One of the things many mathematicians have trouble developing is what might be called "good taste" - a sense of what mathematics is genuinely interesting and can lead to further interesting developments. Some have so little taste that they declare that there is no such thing, and then claim the popularity of various research areas is driven purely by the entirely arbitrary decisions of famous mathematicians.
Good taste is important in research university level research for two reasons. First, if you are in an interesting research area, at some point all the problems you are working on will be solved or found intractable, and you will need to find new problems, and you will be doomed to obscurity if you pick bad problems. Second, at an R1, you are expected to have graduate students, and this means guiding them to good problems, at least good enough for them to write a dissertation. Hopefully, you will also help develop good taste in your students, which is easier if you have it yourself.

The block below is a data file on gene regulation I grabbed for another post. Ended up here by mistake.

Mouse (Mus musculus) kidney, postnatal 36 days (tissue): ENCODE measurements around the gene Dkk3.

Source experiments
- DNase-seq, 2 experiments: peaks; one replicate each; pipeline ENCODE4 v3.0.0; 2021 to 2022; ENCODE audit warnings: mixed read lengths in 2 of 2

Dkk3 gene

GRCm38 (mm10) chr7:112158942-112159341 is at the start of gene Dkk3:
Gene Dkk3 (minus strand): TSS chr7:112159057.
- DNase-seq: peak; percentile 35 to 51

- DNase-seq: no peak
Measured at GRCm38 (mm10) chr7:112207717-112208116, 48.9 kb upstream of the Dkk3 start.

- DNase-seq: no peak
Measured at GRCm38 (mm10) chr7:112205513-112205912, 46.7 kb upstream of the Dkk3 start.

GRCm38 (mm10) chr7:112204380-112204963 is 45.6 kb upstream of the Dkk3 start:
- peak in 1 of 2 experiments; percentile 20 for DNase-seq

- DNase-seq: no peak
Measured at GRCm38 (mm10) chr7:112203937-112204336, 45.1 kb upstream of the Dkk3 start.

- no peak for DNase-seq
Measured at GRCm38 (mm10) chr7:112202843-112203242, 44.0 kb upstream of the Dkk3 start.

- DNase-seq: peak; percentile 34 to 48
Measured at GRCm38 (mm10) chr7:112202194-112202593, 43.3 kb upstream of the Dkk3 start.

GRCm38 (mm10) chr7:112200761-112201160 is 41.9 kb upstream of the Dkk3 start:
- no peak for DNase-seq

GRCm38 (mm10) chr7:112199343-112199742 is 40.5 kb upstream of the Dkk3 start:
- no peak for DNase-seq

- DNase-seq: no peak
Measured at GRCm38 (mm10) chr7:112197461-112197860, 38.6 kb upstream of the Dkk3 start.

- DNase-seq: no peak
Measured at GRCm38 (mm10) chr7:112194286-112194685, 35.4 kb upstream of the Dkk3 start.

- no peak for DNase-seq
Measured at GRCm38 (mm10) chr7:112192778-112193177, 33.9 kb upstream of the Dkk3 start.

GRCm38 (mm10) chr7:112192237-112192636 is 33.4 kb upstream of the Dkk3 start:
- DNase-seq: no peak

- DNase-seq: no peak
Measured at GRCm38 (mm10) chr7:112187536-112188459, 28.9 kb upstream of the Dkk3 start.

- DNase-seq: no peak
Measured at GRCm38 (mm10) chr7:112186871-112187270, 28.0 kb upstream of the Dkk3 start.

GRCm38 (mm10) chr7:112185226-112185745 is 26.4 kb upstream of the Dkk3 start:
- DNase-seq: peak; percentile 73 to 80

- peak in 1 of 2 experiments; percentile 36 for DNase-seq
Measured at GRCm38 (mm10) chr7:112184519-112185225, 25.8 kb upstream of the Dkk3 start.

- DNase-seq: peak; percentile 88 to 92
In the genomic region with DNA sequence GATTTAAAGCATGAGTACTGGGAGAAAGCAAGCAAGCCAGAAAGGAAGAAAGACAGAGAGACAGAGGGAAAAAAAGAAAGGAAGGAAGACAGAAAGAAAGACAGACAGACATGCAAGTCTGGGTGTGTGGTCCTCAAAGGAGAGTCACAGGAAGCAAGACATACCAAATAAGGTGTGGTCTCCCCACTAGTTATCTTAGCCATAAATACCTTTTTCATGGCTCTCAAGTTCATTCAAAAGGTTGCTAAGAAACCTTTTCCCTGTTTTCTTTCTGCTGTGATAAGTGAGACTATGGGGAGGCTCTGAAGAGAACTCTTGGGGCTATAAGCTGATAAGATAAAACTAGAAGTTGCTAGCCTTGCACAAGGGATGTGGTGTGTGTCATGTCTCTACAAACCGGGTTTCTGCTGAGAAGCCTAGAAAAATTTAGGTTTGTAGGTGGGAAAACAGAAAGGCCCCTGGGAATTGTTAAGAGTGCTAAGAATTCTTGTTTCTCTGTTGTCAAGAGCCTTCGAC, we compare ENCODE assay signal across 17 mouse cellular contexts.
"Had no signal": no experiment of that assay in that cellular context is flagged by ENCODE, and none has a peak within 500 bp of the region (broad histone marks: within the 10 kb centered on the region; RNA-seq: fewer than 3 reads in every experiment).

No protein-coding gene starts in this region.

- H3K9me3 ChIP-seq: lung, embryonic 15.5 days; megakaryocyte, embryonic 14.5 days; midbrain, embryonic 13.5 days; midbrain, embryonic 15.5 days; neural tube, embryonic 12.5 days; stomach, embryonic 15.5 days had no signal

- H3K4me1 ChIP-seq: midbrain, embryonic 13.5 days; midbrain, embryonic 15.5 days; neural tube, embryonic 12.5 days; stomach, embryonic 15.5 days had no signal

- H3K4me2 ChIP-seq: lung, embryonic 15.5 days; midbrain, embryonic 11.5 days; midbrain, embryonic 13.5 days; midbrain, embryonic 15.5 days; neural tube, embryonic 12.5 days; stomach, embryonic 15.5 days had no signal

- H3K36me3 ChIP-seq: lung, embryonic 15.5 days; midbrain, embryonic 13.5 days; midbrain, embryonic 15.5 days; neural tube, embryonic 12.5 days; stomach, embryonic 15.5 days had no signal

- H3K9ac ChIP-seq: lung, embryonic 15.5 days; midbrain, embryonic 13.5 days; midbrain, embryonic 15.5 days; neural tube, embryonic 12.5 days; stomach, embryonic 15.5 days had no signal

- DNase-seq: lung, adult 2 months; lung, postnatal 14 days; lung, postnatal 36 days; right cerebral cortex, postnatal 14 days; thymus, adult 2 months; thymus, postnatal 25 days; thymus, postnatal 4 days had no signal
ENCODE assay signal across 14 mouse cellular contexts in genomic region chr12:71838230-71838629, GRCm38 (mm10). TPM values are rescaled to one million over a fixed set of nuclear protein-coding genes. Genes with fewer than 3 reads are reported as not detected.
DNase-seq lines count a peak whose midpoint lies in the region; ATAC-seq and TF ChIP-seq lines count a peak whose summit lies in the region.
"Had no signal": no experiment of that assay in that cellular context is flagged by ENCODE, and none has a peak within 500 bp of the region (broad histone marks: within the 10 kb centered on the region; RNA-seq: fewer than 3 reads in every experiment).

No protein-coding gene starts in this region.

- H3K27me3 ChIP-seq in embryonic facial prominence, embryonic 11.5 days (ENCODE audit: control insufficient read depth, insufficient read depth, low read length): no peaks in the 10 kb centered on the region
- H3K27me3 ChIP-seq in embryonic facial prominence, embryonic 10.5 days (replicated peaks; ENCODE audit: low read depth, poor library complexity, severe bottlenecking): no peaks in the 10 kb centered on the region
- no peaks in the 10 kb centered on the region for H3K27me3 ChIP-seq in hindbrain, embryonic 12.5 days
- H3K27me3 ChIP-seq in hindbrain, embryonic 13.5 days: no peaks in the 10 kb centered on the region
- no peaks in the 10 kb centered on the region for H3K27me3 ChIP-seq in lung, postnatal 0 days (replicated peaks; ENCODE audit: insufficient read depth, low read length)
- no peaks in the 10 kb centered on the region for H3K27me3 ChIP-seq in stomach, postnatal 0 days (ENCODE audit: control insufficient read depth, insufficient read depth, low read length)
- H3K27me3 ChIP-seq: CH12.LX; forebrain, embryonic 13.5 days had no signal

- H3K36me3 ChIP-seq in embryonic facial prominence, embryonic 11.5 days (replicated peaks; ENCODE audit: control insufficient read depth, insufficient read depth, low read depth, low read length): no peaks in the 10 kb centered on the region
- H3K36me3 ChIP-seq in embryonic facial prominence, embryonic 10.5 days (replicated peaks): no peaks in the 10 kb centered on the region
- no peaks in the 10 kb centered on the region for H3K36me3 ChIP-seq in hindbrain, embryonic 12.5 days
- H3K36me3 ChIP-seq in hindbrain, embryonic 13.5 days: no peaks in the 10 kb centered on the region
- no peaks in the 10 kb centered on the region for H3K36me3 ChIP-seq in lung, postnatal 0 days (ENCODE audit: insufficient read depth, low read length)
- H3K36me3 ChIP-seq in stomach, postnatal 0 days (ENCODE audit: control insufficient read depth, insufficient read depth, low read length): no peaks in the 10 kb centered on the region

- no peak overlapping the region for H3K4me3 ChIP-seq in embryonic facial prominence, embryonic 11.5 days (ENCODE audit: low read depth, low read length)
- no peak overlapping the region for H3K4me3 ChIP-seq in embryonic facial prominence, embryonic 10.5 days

If you have good taste, it's hard to imagine that you will be working on something that's completely uninteresting to everyone in a large department, or something that's uninteresting to everyone in a collection of smaller departments (all of which presumably you'll want to apply to). (Matters could be different if you have some reasons, for example geographic ones, to want employment in a particular single small department.) You might not be working on anything that someone at the department is working on, but you'll be working on something that's interesting to someone. I might add that mathematics is more connected than one might think, and someone working in an apparently complete different area could be interested in your work because of some connection you don't know about. Keep in mind that departments rarely want to hire someone working on exactly the same topic that they already have someone working on, because you wouldn't be able to advise students the other person couldn't, and so on.
Now, it is very hard to evaluate good taste for someone at the point in their career where they are applying to tenure-track positions, and faculty are naturally likely to think their taste is good, so one can try to fake good taste by emulating the tastes of others. I suppose it's a strategy, but if you're willing to work on something you're not really interested in, why not go to industry and make more money?